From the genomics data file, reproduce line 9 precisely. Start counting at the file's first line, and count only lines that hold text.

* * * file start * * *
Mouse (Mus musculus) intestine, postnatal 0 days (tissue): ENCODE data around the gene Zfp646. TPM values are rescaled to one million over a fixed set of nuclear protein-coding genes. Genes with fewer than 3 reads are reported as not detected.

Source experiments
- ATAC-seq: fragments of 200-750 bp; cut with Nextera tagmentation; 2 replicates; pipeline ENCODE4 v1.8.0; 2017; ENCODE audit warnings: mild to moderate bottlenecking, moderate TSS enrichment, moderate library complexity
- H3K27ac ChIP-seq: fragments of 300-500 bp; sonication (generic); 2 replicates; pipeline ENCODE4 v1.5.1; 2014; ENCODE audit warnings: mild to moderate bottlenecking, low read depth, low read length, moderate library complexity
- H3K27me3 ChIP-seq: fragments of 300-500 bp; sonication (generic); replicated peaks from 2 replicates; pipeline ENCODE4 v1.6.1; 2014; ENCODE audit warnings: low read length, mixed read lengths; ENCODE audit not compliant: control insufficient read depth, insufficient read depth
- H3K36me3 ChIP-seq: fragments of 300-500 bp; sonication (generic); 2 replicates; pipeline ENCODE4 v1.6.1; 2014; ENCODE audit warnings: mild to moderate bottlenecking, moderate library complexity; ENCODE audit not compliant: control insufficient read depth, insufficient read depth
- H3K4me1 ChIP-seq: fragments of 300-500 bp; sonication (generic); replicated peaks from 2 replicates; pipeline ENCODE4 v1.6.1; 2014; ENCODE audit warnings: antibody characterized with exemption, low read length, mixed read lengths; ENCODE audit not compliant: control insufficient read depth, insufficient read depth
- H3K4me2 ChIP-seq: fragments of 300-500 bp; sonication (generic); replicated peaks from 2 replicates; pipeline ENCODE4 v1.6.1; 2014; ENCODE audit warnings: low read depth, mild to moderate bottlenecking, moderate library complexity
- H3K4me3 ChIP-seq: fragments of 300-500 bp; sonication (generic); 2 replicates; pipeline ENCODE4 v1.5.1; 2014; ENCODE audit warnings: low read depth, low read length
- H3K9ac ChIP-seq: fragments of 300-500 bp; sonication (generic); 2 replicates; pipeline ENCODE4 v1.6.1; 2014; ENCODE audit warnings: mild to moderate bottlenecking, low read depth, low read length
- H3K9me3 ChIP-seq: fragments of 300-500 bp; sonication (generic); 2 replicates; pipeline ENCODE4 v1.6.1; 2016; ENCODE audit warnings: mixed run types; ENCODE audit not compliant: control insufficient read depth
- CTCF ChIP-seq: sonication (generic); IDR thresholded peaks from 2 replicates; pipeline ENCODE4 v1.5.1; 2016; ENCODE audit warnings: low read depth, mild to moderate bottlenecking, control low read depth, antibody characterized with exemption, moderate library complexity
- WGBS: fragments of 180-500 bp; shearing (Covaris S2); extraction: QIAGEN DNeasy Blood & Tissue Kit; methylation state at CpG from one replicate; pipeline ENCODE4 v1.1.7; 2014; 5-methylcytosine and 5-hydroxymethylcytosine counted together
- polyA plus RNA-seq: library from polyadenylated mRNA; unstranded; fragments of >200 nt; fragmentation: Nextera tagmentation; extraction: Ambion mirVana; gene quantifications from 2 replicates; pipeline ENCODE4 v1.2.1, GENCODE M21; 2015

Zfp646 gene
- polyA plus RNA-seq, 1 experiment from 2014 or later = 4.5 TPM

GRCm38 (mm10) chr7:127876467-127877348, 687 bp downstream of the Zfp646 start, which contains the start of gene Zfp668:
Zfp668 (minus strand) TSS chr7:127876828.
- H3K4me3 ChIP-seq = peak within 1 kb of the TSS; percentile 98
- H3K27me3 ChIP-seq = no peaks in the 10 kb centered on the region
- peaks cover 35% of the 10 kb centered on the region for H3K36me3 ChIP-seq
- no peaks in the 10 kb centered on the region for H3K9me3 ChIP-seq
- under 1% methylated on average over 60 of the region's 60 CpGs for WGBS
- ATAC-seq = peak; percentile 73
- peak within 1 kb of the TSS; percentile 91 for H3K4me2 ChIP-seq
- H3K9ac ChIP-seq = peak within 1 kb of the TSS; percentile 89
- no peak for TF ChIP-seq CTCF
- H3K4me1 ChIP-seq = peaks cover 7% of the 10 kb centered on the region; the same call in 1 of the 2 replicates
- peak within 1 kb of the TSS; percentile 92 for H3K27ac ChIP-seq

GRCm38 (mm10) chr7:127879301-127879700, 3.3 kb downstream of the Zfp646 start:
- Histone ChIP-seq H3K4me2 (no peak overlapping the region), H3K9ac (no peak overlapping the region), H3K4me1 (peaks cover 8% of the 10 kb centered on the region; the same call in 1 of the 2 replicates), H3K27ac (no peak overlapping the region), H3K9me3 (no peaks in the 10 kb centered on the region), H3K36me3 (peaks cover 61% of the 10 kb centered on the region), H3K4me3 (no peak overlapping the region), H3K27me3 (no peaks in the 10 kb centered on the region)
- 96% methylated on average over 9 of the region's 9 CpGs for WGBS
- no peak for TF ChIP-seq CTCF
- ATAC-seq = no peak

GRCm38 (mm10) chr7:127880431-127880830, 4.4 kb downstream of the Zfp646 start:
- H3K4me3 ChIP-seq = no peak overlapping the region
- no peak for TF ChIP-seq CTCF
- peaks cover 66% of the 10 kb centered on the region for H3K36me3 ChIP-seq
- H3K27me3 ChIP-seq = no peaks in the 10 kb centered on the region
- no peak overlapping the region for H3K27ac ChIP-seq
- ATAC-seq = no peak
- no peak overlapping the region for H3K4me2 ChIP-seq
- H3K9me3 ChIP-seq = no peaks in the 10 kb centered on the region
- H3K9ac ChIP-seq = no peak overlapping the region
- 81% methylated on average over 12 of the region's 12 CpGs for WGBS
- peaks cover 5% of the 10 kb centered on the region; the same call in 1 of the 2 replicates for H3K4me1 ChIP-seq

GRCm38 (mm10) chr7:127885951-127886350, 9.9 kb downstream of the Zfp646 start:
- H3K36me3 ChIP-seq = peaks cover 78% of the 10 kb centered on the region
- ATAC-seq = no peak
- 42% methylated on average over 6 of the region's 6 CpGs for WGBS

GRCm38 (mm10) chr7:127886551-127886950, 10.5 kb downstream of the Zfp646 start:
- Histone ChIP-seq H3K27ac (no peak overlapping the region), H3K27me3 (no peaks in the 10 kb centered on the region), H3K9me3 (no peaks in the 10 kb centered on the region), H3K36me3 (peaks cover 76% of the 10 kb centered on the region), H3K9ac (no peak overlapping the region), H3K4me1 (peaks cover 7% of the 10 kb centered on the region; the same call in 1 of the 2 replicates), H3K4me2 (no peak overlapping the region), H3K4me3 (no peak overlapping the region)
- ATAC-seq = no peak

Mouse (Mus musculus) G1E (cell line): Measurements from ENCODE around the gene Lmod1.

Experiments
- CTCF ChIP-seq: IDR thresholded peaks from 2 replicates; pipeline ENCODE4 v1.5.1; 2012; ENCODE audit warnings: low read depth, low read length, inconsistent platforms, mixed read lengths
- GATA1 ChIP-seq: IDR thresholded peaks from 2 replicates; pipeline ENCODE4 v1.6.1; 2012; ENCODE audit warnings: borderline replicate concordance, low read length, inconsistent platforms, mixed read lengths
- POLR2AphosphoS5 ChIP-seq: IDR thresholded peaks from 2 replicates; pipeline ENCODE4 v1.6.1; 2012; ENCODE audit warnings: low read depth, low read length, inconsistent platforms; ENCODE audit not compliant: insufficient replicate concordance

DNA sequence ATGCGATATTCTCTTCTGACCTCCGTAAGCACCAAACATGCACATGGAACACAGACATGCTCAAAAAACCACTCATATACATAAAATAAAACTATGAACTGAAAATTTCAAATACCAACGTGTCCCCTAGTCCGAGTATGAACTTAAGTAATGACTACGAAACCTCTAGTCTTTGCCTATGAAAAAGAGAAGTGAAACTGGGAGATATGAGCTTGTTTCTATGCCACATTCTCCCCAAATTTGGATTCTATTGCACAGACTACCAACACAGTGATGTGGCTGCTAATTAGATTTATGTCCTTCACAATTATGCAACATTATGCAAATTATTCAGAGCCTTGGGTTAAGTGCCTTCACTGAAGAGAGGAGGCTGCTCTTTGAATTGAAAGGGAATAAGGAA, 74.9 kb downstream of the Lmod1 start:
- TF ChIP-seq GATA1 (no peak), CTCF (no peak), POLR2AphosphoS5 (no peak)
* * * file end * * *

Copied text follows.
- H3K4me3 ChIP-seq: fragments of 300-500 bp; sonication (generic); 2 replicates; pipeline ENCODE4 v1.5.1; 2014; ENCODE audit warnings: low read depth, low read length